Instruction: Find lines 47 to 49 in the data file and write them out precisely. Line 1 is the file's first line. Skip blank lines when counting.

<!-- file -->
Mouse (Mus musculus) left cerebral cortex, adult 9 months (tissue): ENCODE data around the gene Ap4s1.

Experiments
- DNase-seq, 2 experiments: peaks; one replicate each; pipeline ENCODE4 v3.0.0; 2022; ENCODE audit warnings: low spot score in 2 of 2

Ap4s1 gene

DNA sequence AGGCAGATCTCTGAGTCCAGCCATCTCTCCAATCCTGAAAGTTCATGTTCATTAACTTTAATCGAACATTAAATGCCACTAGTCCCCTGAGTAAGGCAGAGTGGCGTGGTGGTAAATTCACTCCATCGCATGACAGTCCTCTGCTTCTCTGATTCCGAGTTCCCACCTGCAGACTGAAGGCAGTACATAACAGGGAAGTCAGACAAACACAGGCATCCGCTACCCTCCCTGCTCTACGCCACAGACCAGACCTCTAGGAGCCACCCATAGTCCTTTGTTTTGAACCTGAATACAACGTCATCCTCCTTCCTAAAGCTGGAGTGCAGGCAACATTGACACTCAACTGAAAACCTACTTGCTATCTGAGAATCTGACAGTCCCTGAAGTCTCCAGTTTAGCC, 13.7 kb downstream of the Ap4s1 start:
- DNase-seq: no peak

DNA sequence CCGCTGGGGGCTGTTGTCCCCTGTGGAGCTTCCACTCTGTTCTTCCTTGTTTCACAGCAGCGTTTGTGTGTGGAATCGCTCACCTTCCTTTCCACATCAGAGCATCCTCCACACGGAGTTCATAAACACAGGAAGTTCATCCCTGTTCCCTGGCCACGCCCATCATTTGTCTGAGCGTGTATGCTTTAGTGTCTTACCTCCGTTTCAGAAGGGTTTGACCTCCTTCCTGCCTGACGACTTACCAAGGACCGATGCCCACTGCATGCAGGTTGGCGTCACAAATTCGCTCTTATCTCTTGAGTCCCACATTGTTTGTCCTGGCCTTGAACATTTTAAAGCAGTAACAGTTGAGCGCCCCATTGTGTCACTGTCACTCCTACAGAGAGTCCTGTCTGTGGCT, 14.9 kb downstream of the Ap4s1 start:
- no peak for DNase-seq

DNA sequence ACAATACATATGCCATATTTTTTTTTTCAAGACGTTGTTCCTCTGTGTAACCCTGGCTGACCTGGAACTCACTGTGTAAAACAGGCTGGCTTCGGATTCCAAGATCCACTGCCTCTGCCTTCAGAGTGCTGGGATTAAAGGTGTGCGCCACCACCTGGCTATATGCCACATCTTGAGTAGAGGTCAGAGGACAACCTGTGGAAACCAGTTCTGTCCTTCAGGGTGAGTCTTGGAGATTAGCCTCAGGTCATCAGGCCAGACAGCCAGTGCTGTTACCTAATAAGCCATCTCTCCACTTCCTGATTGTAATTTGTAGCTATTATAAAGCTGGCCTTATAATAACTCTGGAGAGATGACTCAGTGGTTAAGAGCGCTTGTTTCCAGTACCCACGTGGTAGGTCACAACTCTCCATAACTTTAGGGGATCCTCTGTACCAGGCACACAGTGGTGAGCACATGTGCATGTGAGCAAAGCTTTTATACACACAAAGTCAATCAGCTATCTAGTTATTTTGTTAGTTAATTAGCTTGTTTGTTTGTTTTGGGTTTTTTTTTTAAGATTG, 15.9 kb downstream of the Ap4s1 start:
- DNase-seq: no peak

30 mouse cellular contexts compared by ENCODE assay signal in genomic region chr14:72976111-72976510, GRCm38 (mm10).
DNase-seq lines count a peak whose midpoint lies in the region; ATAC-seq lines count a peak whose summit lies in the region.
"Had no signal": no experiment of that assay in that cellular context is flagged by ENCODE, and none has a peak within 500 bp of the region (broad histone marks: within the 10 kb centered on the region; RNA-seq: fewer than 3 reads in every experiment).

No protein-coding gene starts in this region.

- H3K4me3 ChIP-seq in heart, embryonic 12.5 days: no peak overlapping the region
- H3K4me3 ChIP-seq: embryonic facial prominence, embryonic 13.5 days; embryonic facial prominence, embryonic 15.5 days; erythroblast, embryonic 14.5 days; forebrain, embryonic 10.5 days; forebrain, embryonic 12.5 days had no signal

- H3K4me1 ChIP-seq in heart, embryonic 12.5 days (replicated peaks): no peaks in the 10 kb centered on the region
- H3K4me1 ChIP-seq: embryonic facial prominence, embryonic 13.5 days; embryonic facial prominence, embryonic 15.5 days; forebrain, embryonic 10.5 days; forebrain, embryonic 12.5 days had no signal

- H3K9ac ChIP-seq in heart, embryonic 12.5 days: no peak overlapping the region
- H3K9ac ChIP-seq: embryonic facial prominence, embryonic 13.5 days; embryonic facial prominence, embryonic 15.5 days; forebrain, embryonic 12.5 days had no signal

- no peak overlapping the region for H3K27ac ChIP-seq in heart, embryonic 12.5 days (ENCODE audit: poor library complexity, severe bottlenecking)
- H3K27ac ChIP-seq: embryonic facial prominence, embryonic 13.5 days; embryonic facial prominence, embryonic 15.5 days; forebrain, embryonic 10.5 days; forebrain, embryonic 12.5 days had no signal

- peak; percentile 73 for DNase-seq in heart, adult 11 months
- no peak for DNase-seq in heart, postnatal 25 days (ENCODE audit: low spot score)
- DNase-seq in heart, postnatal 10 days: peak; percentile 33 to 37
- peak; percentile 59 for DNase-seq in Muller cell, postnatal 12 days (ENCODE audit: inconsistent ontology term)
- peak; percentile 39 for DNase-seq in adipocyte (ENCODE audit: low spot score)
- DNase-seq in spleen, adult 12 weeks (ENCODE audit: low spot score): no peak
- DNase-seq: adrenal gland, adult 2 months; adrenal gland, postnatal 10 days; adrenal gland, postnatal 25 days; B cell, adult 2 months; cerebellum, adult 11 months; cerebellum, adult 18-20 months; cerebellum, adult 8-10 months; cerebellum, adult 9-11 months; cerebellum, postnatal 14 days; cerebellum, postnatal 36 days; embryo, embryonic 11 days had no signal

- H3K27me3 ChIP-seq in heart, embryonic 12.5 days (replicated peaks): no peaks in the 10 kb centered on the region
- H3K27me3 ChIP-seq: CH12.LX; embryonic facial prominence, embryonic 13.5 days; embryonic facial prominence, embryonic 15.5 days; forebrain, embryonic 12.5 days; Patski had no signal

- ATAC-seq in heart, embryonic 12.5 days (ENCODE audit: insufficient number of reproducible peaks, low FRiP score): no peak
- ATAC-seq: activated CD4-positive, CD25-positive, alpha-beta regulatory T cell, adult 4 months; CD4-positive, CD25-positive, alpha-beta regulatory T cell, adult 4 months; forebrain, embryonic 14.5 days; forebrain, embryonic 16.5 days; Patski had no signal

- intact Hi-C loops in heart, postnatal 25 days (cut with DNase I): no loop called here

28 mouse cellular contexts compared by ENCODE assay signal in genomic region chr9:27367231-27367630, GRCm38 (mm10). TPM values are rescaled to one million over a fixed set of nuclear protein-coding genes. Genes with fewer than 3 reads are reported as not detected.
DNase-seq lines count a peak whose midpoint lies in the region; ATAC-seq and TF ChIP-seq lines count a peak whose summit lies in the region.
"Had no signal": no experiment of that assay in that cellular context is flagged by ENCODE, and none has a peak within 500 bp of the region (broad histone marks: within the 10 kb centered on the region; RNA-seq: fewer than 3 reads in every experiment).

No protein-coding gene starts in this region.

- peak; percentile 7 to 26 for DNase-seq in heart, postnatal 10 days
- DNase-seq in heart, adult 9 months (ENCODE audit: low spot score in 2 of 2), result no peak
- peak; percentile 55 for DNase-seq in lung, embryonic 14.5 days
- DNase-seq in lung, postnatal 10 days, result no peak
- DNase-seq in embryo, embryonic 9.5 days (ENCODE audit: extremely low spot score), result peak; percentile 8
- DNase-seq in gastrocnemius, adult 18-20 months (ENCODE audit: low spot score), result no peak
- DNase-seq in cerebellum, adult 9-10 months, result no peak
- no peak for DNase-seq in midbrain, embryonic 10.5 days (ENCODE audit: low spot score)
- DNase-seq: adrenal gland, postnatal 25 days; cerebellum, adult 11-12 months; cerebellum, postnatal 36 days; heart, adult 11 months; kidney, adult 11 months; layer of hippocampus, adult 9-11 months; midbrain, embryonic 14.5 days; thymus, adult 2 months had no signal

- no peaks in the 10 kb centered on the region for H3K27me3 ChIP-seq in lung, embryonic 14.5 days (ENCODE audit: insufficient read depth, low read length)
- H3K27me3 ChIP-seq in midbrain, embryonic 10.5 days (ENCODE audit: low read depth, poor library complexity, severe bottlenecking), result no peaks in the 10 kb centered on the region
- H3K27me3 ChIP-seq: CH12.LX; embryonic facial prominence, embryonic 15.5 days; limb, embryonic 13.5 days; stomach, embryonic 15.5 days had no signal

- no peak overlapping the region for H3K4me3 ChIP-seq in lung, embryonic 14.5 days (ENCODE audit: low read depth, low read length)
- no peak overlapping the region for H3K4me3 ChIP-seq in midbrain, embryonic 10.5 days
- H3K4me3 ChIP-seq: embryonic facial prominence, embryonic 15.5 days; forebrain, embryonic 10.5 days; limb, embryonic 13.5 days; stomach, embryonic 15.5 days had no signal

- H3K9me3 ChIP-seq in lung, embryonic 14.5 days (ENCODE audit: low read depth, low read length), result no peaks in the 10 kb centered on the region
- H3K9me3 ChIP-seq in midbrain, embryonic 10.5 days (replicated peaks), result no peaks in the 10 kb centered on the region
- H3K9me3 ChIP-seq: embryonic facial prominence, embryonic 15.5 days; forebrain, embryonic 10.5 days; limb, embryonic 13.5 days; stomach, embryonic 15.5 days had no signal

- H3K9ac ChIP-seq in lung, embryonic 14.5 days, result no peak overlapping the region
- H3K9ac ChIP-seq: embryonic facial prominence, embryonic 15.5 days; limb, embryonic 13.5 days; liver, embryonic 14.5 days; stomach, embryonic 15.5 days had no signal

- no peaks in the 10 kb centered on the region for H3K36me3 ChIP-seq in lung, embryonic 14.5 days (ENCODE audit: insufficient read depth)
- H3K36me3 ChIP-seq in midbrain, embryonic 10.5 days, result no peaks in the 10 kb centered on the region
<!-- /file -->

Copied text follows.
- DNase-seq: adrenal gland, postnatal 25 days; cerebellum, adult 11-12 months; cerebellum, postnatal 36 days; heart, adult 11 months; kidney, adult 11 months; layer of hippocampus, adult 9-11 months; midbrain, embryonic 14.5 days; thymus, adult 2 months had no signal

- no peaks in the 10 kb centered on the region for H3K27me3 ChIP-seq in lung, embryonic 14.5 days (ENCODE audit: insufficient read depth, low read length)
- H3K27me3 ChIP-seq in midbrain, embryonic 10.5 days (ENCODE audit: low read depth, poor library complexity, severe bottlenecking), result no peaks in the 10 kb centered on the region